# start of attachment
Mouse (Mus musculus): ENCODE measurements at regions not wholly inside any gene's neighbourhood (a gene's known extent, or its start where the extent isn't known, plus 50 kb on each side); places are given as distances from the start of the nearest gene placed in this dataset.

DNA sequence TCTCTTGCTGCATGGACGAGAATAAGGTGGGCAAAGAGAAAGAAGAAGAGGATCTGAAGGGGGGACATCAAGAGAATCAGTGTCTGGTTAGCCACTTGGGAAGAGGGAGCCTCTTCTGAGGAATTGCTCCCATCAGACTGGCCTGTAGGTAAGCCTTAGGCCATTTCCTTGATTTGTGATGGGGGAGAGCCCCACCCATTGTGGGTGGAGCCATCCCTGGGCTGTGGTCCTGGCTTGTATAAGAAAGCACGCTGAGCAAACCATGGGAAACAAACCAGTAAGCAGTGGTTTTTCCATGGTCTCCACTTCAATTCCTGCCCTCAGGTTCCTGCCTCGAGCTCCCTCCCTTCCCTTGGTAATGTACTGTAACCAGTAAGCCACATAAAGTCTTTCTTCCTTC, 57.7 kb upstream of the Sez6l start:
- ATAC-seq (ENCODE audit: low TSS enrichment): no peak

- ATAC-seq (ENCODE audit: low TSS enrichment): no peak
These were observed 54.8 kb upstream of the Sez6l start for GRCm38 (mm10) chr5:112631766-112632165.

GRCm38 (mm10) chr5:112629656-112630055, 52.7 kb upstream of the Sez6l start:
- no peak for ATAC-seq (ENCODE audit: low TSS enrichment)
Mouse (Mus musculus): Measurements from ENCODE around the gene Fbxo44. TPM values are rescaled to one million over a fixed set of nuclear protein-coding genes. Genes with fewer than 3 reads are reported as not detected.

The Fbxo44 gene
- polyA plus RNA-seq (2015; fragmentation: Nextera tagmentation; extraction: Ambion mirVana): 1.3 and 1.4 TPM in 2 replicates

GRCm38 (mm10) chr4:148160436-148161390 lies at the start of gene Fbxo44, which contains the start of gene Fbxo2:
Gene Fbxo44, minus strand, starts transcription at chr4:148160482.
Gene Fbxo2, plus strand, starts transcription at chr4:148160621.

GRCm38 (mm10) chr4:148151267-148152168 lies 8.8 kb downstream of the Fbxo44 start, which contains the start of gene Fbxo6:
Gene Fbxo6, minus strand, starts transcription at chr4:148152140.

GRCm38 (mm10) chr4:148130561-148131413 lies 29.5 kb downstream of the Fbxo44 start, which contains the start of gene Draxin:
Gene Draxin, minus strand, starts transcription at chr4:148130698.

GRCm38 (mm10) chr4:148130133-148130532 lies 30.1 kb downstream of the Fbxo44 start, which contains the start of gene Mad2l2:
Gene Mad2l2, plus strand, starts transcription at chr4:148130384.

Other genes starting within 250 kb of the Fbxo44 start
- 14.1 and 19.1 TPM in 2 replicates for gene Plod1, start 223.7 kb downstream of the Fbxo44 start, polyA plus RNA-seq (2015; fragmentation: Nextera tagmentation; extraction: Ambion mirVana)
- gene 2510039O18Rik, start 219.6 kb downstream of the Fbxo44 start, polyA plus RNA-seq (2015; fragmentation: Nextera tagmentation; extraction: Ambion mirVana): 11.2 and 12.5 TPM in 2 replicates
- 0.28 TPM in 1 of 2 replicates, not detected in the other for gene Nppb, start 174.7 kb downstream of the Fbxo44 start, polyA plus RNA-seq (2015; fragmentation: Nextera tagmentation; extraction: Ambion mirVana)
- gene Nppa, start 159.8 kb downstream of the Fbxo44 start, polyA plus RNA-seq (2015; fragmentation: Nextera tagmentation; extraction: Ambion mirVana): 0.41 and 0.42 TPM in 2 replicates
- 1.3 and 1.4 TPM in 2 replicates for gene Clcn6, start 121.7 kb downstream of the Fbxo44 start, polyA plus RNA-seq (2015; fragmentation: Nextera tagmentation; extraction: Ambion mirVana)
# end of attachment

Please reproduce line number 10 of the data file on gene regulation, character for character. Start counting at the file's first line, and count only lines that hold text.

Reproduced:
- polyA plus RNA-seq (2015; fragmentation: Nextera tagmentation; extraction: Ambion mirVana): 1.3 and 1.4 TPM in 2 replicates